Status Quo - Piledriver
When I look back on my early days, at school, and my fascination with music growing all the time, there is one band I still cannot fathom. Status Quo had begun life as a psychedelic pop outfit in the later sixties, contemporaneous with Pink Floyd among others. And yet by the early seventies they had morphed into a completely different outfit. The hair had grown longer, the guitars and been connected to various pedals designed to make the sound more dense, and they had developed the driving riffs and thundering rhythm section which was to become their hallmark. There was no doubt that the members of the band were musically competent - their songs were always tight and well-crafted, often with a good dose of some serious heavy duty headbanging riffs thrown in for good measure. I suppose in a world where some of your schoolmates held up Yes as the pinnacle of brilliance, Status Quo were a refreshing change.
And yet Status Quo were baffling to me. It all sounded the same. Single after single was issued and rose reasonably high into the UK charts. Each album released saw them soar up the album charts as well. And yet, as far as I could see, they had one song, one riff, one key, one tempo and lyrics which were as banal and repetitive, not to mention aimless, as any T. Rex single. I never did understand. And yet I felt the need to own a Quo album - just one for once you had one you had them all, as far as I could figure out.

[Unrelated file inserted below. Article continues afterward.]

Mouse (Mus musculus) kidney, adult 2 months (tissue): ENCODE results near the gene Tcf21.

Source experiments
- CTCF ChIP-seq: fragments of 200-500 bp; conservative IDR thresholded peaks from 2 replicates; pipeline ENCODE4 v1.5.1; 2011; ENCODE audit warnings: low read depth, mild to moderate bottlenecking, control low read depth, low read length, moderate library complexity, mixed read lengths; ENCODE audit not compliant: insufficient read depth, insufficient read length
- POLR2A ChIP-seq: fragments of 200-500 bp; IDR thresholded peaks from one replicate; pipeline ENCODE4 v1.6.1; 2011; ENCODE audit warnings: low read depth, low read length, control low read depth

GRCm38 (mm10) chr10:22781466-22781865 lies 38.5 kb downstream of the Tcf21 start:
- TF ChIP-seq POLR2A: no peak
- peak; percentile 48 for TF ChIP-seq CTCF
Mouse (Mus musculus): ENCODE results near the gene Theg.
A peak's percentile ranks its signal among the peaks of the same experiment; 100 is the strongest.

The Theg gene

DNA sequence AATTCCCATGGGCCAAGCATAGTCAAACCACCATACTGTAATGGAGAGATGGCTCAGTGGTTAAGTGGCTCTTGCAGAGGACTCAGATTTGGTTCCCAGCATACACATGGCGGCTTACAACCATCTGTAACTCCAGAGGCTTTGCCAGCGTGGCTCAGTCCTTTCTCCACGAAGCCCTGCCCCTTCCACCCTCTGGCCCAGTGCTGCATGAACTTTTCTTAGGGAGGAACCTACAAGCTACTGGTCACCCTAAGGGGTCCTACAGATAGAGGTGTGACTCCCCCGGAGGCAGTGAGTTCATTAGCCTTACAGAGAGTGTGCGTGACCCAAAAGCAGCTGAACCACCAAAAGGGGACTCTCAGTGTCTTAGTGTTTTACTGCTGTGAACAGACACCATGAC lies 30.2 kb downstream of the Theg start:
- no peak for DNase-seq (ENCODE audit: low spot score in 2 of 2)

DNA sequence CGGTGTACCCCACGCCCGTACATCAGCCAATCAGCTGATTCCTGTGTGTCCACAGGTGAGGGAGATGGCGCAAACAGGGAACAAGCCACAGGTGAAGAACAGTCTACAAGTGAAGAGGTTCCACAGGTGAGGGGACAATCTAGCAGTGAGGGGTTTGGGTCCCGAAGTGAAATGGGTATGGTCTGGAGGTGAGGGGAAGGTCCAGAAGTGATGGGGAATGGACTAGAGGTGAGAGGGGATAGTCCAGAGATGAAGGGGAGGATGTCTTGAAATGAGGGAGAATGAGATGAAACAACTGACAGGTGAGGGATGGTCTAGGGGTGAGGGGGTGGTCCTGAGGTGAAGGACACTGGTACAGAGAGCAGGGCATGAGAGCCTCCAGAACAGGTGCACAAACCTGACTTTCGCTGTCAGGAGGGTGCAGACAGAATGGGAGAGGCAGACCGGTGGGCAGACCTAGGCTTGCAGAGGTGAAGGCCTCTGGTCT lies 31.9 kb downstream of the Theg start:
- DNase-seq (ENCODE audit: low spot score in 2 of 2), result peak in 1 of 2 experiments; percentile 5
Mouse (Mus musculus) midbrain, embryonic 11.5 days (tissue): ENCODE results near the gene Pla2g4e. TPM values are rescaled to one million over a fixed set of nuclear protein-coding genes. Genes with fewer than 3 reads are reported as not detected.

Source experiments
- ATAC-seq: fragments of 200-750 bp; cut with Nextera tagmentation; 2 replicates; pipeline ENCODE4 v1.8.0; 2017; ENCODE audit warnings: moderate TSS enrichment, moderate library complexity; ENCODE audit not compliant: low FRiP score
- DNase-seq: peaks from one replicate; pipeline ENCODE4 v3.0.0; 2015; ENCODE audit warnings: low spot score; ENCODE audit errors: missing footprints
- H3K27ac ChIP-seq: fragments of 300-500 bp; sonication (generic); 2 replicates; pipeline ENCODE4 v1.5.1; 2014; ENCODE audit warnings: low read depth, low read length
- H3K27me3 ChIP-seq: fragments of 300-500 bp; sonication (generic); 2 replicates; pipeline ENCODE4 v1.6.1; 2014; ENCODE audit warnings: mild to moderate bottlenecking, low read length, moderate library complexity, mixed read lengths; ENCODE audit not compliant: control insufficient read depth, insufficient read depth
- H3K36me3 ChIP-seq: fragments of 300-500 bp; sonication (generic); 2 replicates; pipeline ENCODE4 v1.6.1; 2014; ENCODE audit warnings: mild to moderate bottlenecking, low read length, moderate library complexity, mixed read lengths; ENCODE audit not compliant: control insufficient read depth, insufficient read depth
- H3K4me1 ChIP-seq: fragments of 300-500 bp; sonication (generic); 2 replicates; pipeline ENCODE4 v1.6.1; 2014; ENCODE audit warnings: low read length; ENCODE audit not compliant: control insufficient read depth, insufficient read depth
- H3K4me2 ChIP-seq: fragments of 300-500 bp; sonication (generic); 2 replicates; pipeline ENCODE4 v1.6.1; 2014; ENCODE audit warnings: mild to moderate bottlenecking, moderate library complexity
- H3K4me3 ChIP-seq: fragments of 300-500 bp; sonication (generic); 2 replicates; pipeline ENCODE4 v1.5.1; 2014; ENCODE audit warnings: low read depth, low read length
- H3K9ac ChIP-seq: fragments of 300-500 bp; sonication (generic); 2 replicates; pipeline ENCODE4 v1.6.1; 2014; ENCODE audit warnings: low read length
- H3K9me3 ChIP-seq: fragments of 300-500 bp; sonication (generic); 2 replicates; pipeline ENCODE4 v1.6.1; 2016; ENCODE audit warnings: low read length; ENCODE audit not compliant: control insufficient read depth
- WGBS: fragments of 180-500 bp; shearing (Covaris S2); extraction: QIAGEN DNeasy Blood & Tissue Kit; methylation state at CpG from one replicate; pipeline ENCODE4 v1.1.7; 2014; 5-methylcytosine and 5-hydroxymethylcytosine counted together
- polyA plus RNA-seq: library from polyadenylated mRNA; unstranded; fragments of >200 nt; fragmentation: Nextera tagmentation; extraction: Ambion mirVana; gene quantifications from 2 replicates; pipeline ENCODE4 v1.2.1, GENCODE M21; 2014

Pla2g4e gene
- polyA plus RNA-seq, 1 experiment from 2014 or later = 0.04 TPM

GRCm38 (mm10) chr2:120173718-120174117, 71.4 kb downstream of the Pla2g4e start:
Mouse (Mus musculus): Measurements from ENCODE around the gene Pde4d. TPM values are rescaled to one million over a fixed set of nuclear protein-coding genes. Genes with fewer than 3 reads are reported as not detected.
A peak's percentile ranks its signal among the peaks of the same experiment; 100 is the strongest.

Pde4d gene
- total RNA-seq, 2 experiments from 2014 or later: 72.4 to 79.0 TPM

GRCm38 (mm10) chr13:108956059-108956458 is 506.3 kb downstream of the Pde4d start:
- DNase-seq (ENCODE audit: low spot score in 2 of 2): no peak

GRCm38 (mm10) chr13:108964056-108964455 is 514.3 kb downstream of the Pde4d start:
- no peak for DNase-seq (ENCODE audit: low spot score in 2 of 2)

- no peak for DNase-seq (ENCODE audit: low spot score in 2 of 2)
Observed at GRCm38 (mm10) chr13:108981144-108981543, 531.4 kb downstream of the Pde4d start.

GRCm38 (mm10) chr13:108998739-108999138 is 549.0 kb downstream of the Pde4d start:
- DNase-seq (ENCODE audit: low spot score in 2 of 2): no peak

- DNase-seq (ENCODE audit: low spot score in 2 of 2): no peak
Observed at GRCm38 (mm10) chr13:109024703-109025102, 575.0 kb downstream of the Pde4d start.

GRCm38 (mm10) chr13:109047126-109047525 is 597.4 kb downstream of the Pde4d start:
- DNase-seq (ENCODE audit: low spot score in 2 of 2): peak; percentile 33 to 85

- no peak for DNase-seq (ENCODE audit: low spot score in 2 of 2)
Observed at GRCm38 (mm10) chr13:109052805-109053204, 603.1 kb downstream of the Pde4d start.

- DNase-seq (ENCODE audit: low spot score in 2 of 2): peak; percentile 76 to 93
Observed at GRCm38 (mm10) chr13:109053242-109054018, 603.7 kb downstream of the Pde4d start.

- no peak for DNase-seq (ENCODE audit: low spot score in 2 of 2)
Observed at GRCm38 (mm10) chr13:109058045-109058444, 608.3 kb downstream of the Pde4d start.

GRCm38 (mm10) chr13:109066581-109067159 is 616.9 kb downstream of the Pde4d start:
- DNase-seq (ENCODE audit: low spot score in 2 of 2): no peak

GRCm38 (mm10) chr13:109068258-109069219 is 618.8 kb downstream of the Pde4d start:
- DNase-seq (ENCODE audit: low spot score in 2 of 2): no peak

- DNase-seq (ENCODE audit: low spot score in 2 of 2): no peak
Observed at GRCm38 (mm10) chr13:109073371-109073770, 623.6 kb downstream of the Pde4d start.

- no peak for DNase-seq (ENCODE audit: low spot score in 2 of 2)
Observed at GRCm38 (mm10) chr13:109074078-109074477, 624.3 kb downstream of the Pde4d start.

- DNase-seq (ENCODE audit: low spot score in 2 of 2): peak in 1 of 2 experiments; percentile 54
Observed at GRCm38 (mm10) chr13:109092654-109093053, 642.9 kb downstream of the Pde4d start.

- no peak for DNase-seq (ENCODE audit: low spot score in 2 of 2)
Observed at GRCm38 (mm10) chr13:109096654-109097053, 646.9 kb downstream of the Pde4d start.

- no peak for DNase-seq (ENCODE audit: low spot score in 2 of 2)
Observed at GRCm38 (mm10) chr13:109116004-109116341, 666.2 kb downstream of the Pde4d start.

Status Quo had a loyal following, devoted to whatever they did. Their albums sold millions as the loyal fans went out and bought each one as it came out. I knew a kid at school who was devoted to them and he seemed to take comfort in the sure and certain knowledge that he knew what to expect. And he always got exactly what he expected. How marvellous it must have been to never be disappointed with an album by your favourite band. Yes, it all sounded the same, but wasn't that the whole point? Status Quo had developed a sound on their albums which, if your tastes did not aspire to brilliance, but just to shaking your head and playing air guitar, would engender in you intense feelings of loyalty. That is a long-winded and polite way of saying repetitive!
Nevertheless, of all Quo albums, this one is the best. It was their first of this particular style of music, though the band themselves had been around since the late sixties, and so it set the standard as well as (at the time it came out at least) escaping the tag of repetitive which was later applied to them. Their cover of "Roadhouse Blues" had a fuller sound than the original and if it was ever intended as a driving song, the Quo version is probably better. "Paper Plane" was their best single up until "Mystery Song", but those two were the only real highlights on the album. The rest of it was as repetitive as Status Quo eventually became famous (or infamous for).
The trouble with Status Quo is that whenever I hear them nowadays I always think of a joke album which came out in the late 70's from a band who called themselves the Heebie Geebies. They mimicked and parodied a whole load of artists, making fun of the name and delivering a superb piss-take of their style. As Status Quid they did "The Boring Song" which has a classic Quo riff and a stop start, "we're going again" line. The song dragged on forever and could have been Quo were it not for the fact that the lyrics were so obviously humorous. I could never take Quo seriously after that. I was surprised that anybody else could either.
User Reviews and CommentsLog In or Register to Rate Albums
Tell us why this album is great or sucks ass, or correct the reviewer. If you write enough quality reviews you may find yourself on the editorial staff.
Reviews have to be over 100 words, shorter ones are classed as comments.